• Supreme Court fines, bars Catalan politician from public office for two years
• Catalan Parlament defies gov’t and Court, funds another referendum this year
As Spain’s Supreme Court Tribunal Supremo was handing down a sentence Wednesday barring Catalan politician Francesc Homs from public office for 13 months and fining him 30,000 euros for his part in promoting an unconstitutional 2014 independence referendum in Catalonia, the northeastern region’s Parlament defied the central government and the courts by approving funding to hold another referendum later this year.
Homs, who is spokesman in Congress of the Partit Demòcrata Europeu Català (PDeCat, formerly CDC, or Convergencia Democrática de Cataluña), will have to give up his seat in Congress as a result of the sentence by the Supreme Court, which found him guilty of having ignored and actively contravened an advance order by Spain’s Constitutional Court (Tribunal Constitutional) suspending the 9th November 2014 referendum. Three other Catalan politicians, including former president of Catalonia Artur Mas, were previously found guilty of contravening the Constitutional Court order and have been similarly fined and barred from holding office.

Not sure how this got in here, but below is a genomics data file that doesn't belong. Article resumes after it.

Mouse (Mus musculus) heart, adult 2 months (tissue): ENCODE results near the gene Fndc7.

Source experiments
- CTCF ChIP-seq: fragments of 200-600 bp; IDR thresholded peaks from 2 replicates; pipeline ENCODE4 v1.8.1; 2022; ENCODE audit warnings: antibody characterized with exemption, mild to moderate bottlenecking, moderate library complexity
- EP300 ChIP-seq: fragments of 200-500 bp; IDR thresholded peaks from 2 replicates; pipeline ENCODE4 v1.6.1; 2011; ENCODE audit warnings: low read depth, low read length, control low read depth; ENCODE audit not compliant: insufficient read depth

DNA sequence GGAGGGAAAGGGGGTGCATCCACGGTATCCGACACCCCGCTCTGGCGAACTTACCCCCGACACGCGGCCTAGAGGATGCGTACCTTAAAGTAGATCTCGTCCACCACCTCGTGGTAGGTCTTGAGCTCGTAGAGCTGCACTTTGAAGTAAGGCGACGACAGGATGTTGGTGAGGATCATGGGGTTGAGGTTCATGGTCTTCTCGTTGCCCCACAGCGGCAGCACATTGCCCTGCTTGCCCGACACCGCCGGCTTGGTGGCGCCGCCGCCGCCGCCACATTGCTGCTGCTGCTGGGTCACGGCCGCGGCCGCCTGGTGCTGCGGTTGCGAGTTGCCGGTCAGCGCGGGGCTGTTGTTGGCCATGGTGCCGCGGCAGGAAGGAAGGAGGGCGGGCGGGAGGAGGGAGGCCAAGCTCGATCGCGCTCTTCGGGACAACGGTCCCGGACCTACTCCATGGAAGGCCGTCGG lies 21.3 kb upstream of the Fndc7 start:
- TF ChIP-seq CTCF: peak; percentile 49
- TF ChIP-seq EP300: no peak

In a controversial vote to approve the 2017 budget for Catalonia’s Generalitat on Wednesday, pro-independence parties used their majority in the Catalan Parlament to pass an amendment that including financing to hold an independence referendum later this year as part of the 5.8 million euros earmarked for “electoral processes” in Catalonia. The amendment to the budget was passed over the objection of opposition parties, who not only cited the rulings by Spain’s highest courts that a referendum is unconstitutional but said that a referendum would violate Catalonia’s own governing Estatut.